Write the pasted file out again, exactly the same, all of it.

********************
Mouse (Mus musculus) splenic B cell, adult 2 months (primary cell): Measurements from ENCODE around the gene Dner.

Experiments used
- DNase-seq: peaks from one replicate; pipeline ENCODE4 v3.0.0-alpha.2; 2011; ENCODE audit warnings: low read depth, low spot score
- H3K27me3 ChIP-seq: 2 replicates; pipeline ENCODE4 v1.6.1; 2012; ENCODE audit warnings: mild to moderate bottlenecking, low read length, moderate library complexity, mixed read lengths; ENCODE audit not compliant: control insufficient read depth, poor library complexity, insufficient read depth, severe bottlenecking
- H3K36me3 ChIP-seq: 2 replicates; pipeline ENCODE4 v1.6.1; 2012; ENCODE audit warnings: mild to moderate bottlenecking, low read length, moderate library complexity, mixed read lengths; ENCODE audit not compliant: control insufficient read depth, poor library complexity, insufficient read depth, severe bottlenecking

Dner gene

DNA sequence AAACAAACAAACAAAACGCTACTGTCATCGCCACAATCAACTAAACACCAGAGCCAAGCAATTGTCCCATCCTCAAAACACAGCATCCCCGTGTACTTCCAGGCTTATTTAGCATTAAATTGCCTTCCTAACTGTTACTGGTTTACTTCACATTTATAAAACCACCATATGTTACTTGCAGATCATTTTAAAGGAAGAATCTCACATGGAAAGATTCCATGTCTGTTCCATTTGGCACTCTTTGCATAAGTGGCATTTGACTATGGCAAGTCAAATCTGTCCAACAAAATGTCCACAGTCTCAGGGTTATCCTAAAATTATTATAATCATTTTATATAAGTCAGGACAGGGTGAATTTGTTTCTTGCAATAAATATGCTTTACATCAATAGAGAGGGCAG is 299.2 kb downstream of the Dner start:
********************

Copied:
Mouse (Mus musculus) splenic B cell, adult 2 months (primary cell): Measurements from ENCODE around the gene Dner.

Experiments used
- DNase-seq: peaks from one replicate; pipeline ENCODE4 v3.0.0-alpha.2; 2011; ENCODE audit warnings: low read depth, low spot score
- H3K27me3 ChIP-seq: 2 replicates; pipeline ENCODE4 v1.6.1; 2012; ENCODE audit warnings: mild to moderate bottlenecking, low read length, moderate library complexity, mixed read lengths; ENCODE audit not compliant: control insufficient read depth, poor library complexity, insufficient read depth, severe bottlenecking
- H3K36me3 ChIP-seq: 2 replicates; pipeline ENCODE4 v1.6.1; 2012; ENCODE audit warnings: mild to moderate bottlenecking, low read length, moderate library complexity, mixed read lengths; ENCODE audit not compliant: control insufficient read depth, poor library complexity, insufficient read depth, severe bottlenecking

Dner gene

DNA sequence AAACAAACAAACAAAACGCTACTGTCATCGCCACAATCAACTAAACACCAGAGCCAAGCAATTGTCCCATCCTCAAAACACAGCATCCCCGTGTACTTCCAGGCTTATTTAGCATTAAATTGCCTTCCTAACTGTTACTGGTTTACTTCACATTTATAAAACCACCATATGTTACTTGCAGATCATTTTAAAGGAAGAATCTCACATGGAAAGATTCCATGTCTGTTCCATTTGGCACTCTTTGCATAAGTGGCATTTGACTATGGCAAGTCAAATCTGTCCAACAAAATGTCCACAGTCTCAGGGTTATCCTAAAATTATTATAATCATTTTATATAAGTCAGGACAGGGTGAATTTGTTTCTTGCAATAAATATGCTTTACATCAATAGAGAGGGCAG is 299.2 kb downstream of the Dner start: